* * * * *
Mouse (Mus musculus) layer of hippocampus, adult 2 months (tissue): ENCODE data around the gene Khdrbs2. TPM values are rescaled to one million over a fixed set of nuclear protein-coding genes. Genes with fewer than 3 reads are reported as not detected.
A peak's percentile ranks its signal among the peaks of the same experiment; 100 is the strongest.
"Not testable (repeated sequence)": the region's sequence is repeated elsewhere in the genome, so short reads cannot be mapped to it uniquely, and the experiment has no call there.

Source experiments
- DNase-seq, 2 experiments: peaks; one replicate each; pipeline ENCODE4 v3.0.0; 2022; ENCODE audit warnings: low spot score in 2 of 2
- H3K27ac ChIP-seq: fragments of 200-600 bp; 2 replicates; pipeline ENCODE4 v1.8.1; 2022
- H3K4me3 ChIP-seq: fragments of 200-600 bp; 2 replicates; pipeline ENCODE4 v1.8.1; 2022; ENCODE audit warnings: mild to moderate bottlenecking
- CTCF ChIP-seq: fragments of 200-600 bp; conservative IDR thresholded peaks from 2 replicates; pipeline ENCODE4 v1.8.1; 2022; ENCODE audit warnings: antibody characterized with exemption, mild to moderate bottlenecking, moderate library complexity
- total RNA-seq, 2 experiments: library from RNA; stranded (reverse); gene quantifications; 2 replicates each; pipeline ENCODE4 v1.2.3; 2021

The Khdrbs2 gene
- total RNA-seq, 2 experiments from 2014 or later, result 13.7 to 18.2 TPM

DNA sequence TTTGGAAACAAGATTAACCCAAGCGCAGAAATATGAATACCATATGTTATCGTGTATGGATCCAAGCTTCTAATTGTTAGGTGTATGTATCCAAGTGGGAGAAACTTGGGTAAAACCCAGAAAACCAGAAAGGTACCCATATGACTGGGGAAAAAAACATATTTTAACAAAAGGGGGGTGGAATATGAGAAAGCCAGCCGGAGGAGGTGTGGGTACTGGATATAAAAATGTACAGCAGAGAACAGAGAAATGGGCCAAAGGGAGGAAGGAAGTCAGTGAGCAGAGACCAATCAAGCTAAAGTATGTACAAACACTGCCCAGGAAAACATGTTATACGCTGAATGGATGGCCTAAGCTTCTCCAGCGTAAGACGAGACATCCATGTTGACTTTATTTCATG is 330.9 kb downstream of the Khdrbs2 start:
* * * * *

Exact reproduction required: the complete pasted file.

Mouse (Mus musculus) layer of hippocampus, adult 2 months (tissue): ENCODE data around the gene Khdrbs2. TPM values are rescaled to one million over a fixed set of nuclear protein-coding genes. Genes with fewer than 3 reads are reported as not detected.
A peak's percentile ranks its signal among the peaks of the same experiment; 100 is the strongest.
"Not testable (repeated sequence)": the region's sequence is repeated elsewhere in the genome, so short reads cannot be mapped to it uniquely, and the experiment has no call there.

Source experiments
- DNase-seq, 2 experiments: peaks; one replicate each; pipeline ENCODE4 v3.0.0; 2022; ENCODE audit warnings: low spot score in 2 of 2
- H3K27ac ChIP-seq: fragments of 200-600 bp; 2 replicates; pipeline ENCODE4 v1.8.1; 2022
- H3K4me3 ChIP-seq: fragments of 200-600 bp; 2 replicates; pipeline ENCODE4 v1.8.1; 2022; ENCODE audit warnings: mild to moderate bottlenecking
- CTCF ChIP-seq: fragments of 200-600 bp; conservative IDR thresholded peaks from 2 replicates; pipeline ENCODE4 v1.8.1; 2022; ENCODE audit warnings: antibody characterized with exemption, mild to moderate bottlenecking, moderate library complexity
- total RNA-seq, 2 experiments: library from RNA; stranded (reverse); gene quantifications; 2 replicates each; pipeline ENCODE4 v1.2.3; 2021

The Khdrbs2 gene
- total RNA-seq, 2 experiments from 2014 or later, result 13.7 to 18.2 TPM

DNA sequence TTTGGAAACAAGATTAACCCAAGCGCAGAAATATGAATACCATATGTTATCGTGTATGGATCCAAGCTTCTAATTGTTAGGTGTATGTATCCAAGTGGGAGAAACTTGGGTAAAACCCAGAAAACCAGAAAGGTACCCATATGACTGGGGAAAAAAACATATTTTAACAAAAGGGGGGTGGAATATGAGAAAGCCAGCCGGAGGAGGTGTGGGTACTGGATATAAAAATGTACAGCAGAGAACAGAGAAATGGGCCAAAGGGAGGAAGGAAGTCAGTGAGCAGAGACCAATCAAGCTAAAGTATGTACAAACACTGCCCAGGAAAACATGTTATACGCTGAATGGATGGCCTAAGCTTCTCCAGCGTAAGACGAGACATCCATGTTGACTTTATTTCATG is 330.9 kb downstream of the Khdrbs2 start: